According to a recent national poll, 4% of respondents reported having sleepless nights at least once in the previous month as a result of stress. All that tossing, turning, and looking at the ceiling the night before might leave you exhausted and agitated the next day. If you’re stuck in a vicious cycle of worry and insomnia, there’s some good news: simple relaxation techniques can help you sleep better and feel calmer.
1. 4-7-8 Breathing Exercises
Taking calm, deep breaths is one of the most fundamental and straightforward techniques to activate your body’s natural relaxation response. Start by taking 10 deep breaths if you find yourself awake in bed. This alone can help to slow the breath and induce relaxation. Here are a few more breathing exercises to try if you’re seeking something different.
This significantly more sophisticated breathing method allows you to manage the rate at which you breathe. If you are uncomfortable holding your breath, this may not be the ideal option for you, but it is generally regarded as safe and simple. This is how it works:
- Inhale deeply for 4 seconds.
- For 7 seconds, hold your breath.
- Slowly exhale for 8 seconds.
- Repeat numerous times more
What effect can deep breathing have on the body and mind in terms of relaxation and promoting healthy sleep? Inhaling deeply and holding your breath raises the body’s oxygen level, allowing it to work slightly less hard. A long, steady exhale has a meditative quality that is naturally calming. That gradual exhale is also extremely similar to the rate at which your body breathes when you’re going asleep. Deep breathing before bedtime simulates the breathing patterns of sleep beginning, encouraging your body and mind into their all-important period of rest.
See also How to Sleep Better: Proven Tips
2. Body Scan
Body scans are a sort of meditation in which you pay deliberate, concentrated attention to various regions of your body. Try these steps for a peaceful body scan once you’re lying comfortably in bed:
- Begin by taking a few deep breaths, perhaps using diaphragmatic or 4-7-8 breathing to calm your body.
- Bring your attention to your feet, noting any feelings in your toes and any stiffness in this area of your body.
- If you sense any discomfort here, accept it and attempt to let go of any stories you have in your head. Visualize the tension leaving your body as you breathe.
- When you’re ready, shift your attention to your calf muscles and continue the process of recognizing sensations, letting go of thoughts or tales, and visualizing tension leaving your body through your breath.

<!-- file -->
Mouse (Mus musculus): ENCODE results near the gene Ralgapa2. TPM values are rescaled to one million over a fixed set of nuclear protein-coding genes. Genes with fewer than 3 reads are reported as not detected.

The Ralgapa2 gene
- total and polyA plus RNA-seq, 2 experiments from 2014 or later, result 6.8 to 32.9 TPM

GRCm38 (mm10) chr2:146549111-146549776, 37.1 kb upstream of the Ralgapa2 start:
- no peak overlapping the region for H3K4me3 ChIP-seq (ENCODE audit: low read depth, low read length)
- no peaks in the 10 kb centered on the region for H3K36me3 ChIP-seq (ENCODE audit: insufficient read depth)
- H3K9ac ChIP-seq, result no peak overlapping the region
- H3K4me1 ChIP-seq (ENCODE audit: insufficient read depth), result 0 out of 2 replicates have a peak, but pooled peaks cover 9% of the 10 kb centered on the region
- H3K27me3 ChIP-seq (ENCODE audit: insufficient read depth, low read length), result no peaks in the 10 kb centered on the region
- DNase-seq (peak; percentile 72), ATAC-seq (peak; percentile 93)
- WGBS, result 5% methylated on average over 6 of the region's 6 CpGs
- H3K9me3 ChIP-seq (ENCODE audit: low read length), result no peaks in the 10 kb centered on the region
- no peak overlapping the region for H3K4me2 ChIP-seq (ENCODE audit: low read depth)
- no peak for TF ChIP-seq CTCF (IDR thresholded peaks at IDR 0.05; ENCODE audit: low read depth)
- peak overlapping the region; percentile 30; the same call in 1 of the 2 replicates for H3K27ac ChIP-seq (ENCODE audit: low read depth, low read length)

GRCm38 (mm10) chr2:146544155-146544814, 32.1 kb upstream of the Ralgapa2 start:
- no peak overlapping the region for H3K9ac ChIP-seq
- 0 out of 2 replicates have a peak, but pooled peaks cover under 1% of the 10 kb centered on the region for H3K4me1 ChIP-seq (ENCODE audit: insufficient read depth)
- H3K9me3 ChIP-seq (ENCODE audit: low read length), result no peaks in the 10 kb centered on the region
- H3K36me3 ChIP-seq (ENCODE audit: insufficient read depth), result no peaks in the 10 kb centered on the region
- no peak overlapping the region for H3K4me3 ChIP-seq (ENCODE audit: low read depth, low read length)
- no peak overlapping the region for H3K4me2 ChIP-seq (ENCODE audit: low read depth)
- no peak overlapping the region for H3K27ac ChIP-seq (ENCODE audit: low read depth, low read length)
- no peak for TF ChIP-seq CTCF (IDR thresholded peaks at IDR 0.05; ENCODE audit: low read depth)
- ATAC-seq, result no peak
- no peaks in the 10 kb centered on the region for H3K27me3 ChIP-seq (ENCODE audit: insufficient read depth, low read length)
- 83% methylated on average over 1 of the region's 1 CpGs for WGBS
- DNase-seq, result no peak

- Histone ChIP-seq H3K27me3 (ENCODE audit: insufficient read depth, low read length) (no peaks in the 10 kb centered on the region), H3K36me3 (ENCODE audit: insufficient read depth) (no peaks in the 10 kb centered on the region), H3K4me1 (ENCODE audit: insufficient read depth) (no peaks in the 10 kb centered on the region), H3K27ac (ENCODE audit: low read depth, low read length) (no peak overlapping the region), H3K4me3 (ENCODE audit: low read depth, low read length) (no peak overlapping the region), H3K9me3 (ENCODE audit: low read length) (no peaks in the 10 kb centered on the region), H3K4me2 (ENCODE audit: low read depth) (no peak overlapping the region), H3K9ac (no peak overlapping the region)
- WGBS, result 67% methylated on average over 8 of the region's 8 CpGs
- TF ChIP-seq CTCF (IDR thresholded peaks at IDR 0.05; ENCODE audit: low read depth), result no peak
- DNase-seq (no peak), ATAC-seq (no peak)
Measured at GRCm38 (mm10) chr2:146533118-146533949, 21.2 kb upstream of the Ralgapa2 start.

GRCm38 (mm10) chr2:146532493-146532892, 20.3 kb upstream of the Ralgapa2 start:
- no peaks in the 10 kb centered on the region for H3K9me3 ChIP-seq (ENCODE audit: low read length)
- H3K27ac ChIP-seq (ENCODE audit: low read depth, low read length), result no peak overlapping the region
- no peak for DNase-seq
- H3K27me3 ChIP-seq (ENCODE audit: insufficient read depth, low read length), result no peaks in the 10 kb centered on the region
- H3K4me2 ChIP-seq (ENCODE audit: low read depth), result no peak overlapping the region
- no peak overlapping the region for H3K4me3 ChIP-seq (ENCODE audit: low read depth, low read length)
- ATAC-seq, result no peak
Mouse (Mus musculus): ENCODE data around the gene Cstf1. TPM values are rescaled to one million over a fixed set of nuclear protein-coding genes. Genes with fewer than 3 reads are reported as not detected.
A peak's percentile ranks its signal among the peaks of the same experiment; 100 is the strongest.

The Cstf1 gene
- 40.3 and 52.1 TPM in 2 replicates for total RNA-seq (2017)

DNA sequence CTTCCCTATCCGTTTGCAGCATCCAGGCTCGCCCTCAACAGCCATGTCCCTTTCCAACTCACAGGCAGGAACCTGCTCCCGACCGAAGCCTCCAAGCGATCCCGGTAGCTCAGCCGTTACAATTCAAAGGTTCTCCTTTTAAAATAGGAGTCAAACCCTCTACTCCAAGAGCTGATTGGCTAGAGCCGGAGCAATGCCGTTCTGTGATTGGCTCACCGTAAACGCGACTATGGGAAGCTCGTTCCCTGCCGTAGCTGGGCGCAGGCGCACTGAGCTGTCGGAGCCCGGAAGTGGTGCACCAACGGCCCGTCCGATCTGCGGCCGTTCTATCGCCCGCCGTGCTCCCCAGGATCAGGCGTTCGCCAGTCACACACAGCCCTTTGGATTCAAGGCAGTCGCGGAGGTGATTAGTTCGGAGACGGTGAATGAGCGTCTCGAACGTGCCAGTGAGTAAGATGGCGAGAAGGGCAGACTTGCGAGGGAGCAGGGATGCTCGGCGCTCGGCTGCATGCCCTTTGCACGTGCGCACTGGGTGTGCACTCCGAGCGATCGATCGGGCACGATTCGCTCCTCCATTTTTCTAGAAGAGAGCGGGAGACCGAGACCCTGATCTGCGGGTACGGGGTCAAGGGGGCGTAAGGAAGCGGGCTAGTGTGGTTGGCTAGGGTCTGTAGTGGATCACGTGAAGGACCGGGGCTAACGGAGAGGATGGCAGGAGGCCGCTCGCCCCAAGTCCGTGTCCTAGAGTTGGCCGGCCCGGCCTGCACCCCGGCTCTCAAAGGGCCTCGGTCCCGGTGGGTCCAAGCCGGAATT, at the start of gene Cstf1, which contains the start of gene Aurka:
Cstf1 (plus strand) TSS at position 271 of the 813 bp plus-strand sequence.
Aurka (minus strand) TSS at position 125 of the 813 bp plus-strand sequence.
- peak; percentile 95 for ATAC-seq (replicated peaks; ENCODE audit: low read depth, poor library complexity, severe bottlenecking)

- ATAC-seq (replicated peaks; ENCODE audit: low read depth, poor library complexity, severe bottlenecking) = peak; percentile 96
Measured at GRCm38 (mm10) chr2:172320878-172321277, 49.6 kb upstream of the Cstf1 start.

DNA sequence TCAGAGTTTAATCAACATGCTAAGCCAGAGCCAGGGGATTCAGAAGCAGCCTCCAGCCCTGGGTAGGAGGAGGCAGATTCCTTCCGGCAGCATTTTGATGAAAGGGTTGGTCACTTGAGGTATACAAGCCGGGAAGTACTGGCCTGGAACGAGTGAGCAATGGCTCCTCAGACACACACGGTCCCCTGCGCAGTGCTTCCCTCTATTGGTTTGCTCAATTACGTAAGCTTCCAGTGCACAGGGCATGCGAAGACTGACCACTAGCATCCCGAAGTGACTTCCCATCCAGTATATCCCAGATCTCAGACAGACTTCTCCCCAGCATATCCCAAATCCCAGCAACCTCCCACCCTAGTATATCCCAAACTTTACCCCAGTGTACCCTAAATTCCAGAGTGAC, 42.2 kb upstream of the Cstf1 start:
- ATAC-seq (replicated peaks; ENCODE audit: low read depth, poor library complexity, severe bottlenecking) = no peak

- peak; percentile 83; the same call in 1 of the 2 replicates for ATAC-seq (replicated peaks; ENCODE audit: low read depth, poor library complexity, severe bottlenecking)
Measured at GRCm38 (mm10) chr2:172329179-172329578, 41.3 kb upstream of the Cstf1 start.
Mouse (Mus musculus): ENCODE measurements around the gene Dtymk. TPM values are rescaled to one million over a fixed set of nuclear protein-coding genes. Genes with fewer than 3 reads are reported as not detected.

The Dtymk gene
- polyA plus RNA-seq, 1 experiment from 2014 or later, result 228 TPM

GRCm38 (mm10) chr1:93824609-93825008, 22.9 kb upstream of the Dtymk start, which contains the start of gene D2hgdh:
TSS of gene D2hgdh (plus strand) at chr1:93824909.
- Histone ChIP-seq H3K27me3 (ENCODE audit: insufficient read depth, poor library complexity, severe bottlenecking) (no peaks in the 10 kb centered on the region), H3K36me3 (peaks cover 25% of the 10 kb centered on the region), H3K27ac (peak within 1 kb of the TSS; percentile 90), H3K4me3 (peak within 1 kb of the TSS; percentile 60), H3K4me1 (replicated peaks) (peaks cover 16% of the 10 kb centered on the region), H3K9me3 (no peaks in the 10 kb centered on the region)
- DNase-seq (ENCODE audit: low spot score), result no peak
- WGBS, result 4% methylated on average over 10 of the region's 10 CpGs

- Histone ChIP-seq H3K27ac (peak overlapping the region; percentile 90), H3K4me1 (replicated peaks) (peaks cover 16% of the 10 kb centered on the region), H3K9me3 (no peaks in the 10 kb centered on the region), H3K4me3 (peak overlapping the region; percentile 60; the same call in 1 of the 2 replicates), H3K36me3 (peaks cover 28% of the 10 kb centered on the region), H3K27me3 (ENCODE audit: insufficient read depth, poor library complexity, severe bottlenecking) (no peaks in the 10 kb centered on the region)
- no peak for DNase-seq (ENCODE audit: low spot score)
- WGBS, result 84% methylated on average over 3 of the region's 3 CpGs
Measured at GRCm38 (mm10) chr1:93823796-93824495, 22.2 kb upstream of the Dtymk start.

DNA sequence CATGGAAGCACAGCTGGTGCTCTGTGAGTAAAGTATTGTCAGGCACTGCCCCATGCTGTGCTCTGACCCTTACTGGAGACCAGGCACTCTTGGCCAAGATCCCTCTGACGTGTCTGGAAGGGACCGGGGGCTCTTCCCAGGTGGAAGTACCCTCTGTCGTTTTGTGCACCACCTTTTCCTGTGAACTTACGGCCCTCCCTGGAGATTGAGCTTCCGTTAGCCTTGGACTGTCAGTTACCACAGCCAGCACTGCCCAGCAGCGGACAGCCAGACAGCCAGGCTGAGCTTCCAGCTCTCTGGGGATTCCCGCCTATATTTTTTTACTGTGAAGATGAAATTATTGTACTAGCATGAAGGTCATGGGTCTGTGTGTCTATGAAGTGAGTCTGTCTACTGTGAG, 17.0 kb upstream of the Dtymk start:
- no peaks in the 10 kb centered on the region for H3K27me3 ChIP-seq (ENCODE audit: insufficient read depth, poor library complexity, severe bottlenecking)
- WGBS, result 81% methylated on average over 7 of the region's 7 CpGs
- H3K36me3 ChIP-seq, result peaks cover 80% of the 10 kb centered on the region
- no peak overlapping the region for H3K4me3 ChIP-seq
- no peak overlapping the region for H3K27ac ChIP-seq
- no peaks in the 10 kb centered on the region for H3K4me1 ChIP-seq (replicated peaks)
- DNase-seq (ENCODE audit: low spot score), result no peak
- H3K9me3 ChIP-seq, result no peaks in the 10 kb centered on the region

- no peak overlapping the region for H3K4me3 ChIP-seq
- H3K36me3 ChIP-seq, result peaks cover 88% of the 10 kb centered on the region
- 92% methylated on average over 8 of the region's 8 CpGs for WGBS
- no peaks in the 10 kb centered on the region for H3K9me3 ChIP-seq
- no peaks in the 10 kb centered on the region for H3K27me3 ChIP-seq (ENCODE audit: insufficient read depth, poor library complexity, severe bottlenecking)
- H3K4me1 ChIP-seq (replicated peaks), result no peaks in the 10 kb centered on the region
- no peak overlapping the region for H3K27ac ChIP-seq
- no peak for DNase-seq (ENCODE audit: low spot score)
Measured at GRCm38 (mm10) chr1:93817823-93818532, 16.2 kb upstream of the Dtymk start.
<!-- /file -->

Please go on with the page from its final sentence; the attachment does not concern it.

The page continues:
- Move your focus to each portion of your body one at a time, from your feet to your head, until you’ve scanned your entire body.
3. Autogenic training
Autogenic training (AT) is a simple, effective way to reduce stress and improve sleep. AT follows the same stages as the body scan but includes self-statements of heaviness and warmth in each section of the body. AT employs a series of exercises that direct the mind’s attention to certain bodily sensations in order to relax both mentally and physically. This is how it works:
- Begin by doing a few minutes of breathing exercises to relax.
- Bring your attention back to your feet, and slowly repeat to yourself six times, “my feet are really heavy, but I am absolutely relaxed.”
- Focus on your feet again, then slowly repeat 6 times more, “my feet are really warm, I am fully peaceful.”
- Repeat this procedure as you shift your focus from your feet to your head, repeating each sentence about weight and warmth.
Autogenic training trains the mind to cultivate sensations of warmth and heaviness in various parts of the body. These exercises involve both visual imagery and verbal cues to help people relax physically as well as quiet and calm their minds. The exercises are most helpful when done on a regular basis, and you can utilize them to reduce stress throughout the day. Autogenic training can help you prepare the body and mind for sleep by incorporating it into your nighttime power-down regimen.
4. Muscle Relaxation
This mind-body relaxation technique is a simple and effective way to become acquainted with your body and the areas of stress and tension. Progressive relaxation is working with different locations and muscle groups of the body one at a time, first tensing and then relaxing them. This helps you become more aware of how tension and relaxation feel in your body. With that knowledge, you are more prepared to deal with the physical tension—as well as any mental or emotional stress that may accompany it.
To begin, write down all of the muscle groups or create an audio recording of yourself speaking each one, allowing around 45 seconds between each group to enable yourself enough time to complete the process. Hands, wrists and forearms, biceps, shoulders, forehead, around the eyes and nose, cheekbones and jaw, around the mouth, back of the neck, front of neck, chest, back, stomach, hips, and buttocks, thighs, and lower legs are the muscle groups.
When you’re ready, lie down in bed and try the following technique:
- Inhale deeply and tension the first set of muscles for 5-10 seconds.
- Exhale swiftly and relax the muscles in that group.
- Hold your breath for 10-20 seconds before moving on to the next muscle group.
- Repeat until you’ve worked through all 16 muscle groups. After you’ve completed it, focus on keeping all of your muscle groups relaxed as you fall asleep.